In the 1980s, we watched the super-doctor-dad of The Cosby Show. In the 1990s, there was the well-off patriarch of The Fresh Prince of Bel-Air. More recently, when it wasn’t vilifying football player Adrian Peterson for the harsh physical disciplining of his son, the sports media fawned over the precocious daughter of basketball star Stephen Curry.

To fill the gap between the two extremes of African-American fatherhood, in 2011 the self-taught artist produced Father Figure, a series of poignant portraits of African-American dads and their offspring – images of babes being fed in arms, father and sons exchanging hugs against urban skylines, and bathtub duties with daughters. “Many African-Americans are not perfect,” Mr. Lee says. “But they’re present and they’re trying their best. Somehow that gets lost in the equation.”

The Father Figure series spawned the Fade Resistance project, in which hundreds of Polaroids were collected through yard sales and eBay scouring. The snapshots are often of joyous occasions: A young man proudly poses in his military uniform; a grandmother beams in a kitchen; a young boy in a parking lot has a smile as wide as his bow tie.

“The title of the exhibit reflects a phenomenon that is happening, in which photographic images of everyday black folk are disappearing and era is being forgotten,” says Dr. Montague, the co-curator and Toronto art collector. “It’s up to us to hold this stuff from the dustbin of estate sales and so forth, and pull it into the realm of something to be considered contemporary art.”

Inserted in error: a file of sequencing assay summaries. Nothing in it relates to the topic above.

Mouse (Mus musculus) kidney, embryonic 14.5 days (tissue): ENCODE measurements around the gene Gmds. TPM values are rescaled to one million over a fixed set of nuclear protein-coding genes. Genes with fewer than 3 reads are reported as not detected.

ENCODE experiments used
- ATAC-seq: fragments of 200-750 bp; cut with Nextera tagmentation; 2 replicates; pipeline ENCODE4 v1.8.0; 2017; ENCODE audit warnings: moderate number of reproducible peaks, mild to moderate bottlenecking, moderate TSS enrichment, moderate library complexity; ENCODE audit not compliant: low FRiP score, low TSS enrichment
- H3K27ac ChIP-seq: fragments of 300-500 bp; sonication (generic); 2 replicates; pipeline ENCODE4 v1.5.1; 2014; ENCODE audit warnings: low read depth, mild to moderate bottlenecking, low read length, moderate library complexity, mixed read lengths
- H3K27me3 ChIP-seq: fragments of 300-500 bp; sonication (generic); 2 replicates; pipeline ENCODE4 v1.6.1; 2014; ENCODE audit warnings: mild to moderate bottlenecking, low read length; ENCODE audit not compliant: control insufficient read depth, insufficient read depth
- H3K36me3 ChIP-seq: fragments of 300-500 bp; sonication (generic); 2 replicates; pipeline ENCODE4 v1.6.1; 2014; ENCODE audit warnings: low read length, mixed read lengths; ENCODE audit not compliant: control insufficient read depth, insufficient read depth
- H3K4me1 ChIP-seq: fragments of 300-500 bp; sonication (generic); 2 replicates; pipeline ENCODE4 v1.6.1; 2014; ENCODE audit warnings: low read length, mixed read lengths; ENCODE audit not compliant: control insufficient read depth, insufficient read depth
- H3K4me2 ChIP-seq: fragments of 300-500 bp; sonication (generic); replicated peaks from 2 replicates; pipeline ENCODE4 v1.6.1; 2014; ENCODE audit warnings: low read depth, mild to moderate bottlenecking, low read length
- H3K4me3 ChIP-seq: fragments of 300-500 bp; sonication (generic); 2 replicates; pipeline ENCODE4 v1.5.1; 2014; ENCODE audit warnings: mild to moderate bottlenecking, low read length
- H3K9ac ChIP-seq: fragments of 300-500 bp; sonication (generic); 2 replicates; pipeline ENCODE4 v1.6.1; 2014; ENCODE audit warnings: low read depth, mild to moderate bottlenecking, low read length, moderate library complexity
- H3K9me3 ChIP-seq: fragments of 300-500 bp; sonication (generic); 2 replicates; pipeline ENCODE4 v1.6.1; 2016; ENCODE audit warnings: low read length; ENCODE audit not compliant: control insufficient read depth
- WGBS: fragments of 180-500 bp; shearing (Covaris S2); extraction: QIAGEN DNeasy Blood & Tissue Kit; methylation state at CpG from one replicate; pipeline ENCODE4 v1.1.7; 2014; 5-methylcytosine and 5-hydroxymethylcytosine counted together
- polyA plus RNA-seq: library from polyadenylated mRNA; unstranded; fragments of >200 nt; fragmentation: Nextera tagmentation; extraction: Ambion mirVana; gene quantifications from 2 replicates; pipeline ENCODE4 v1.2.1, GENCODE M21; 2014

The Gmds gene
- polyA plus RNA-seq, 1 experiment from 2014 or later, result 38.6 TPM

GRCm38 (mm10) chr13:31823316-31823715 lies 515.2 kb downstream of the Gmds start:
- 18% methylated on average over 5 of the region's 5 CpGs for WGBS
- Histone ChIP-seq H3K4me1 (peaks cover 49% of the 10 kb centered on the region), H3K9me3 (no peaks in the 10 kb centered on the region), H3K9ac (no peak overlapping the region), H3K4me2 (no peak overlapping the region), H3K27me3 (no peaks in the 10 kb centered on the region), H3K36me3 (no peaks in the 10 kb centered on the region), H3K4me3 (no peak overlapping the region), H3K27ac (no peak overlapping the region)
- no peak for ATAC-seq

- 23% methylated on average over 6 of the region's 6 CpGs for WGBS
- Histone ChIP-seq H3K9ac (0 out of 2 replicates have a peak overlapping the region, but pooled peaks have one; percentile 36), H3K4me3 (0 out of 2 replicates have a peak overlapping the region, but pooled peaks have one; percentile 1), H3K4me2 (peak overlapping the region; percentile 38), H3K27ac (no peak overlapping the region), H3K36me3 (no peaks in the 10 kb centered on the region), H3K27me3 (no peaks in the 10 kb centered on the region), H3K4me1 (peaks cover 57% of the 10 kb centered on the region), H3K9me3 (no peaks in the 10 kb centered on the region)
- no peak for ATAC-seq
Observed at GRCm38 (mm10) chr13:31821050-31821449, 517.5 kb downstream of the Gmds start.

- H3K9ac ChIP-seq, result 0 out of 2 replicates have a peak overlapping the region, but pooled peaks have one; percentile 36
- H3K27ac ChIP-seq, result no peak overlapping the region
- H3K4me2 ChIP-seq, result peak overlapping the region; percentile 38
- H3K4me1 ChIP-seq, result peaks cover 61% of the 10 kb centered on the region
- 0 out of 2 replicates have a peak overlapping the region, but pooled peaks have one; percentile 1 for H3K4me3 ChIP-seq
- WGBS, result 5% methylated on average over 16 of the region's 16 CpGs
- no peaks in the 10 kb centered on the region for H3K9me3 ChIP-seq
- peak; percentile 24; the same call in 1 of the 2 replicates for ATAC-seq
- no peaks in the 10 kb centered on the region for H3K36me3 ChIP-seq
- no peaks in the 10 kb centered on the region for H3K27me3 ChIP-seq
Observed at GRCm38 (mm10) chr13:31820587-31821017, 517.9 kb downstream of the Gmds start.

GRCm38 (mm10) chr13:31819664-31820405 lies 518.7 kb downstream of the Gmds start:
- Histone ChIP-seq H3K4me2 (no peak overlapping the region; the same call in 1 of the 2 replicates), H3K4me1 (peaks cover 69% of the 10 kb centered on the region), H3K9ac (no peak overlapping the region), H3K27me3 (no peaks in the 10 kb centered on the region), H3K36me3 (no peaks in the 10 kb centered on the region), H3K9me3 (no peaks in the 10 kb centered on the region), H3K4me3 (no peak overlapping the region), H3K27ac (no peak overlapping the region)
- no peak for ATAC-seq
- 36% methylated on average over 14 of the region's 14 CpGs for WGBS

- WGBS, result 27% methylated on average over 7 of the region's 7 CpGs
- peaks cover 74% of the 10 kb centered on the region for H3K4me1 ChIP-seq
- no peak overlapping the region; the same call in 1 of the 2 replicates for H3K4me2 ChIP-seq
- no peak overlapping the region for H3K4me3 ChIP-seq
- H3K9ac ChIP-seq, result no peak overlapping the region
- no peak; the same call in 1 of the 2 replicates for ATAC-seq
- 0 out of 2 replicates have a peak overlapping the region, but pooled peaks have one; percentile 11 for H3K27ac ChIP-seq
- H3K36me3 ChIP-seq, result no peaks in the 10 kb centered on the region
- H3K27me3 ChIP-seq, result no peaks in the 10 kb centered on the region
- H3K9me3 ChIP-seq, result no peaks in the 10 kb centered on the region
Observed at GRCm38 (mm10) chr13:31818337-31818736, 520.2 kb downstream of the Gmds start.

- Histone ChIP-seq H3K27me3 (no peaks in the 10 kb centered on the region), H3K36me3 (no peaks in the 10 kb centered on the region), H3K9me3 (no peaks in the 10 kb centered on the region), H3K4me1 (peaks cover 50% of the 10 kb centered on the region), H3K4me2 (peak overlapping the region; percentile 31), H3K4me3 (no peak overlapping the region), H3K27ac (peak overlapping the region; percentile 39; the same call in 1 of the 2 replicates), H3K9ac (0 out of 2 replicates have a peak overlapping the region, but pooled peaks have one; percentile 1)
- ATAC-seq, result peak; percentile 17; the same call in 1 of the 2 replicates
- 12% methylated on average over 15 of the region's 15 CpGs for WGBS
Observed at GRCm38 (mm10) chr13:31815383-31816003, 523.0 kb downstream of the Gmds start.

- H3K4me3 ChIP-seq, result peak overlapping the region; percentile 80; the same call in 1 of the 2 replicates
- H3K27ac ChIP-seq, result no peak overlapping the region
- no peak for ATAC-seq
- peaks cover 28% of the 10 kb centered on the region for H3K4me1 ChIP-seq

For whatever reason, the majority of snapshots originate from Los Angeles. A batch taken at California’s San Quentin State Prison shows a family and the incarcerated black male protagonist over the course of years. In some shots, the subjects are relaxed and smiling, while other shots portray a more pensive mood. All the photos, however, are taken in a way that de-emphasizes the institutional setting.

“It’s sad that we look at them and actually muse about the origins and the outcomes of what’s happening in the prison photos and the lives represented in them,” says Mr. Lee. “The act of looking is a bit problematic, because somebody paid a price, and the price is probably still being paid.”

Asked about the sheer volume of Polaroids, Dr. Montague laughs. “I’m a minimalist by nature, but with this show it’s all about more is better. Ten images? Pretty good. But 800 images, now you’re talking.”

Unlike digital photography (or traditional film, with negative copies), Polaroids aren’t reproducible. What fascinates Mr. Lee aren’t the images themselves, but that he is in possession of them. “How did these precious images end up on the street?” he asks. “What happened in people’s lives to cause them to lose something so personal?

The Fade Resistance project does not end with the exhibition. Some of the Polaroids have notes on the back or in the margins, providing clues to their origins. Mr. Lee hopes to return the family-album mementos to their original owners, and to document the snapshot homecoming and the stories behind the pictures. He’s tracked down a couple of the families in California, but so far the people contacted have been reluctant to discuss the history of the Polaroids and how they were lost.

One woman, when contacted, laughed and said she had thrown the photographs of her and her divorced husband away purposely. “She told me she’d rather I burn them than return them,” Mr. Lee says.

As for his own family affairs, the outlook is uncertain. He doesn’t have a relationship with his parents, who remain (with a younger brother) in Germany, and who are unhappy with his photography projects. “They feel that by me doing this, it’s shaming the family,” Mr. Lee says. “It’s something I was ready for. It’s sad, but my door is open.”

Zun Lee’s Fade Resistance, to Feb. 28. Gladstone Hotel, 1214 Queen St. W.; a panel discussion takes place Feb. 7, noon.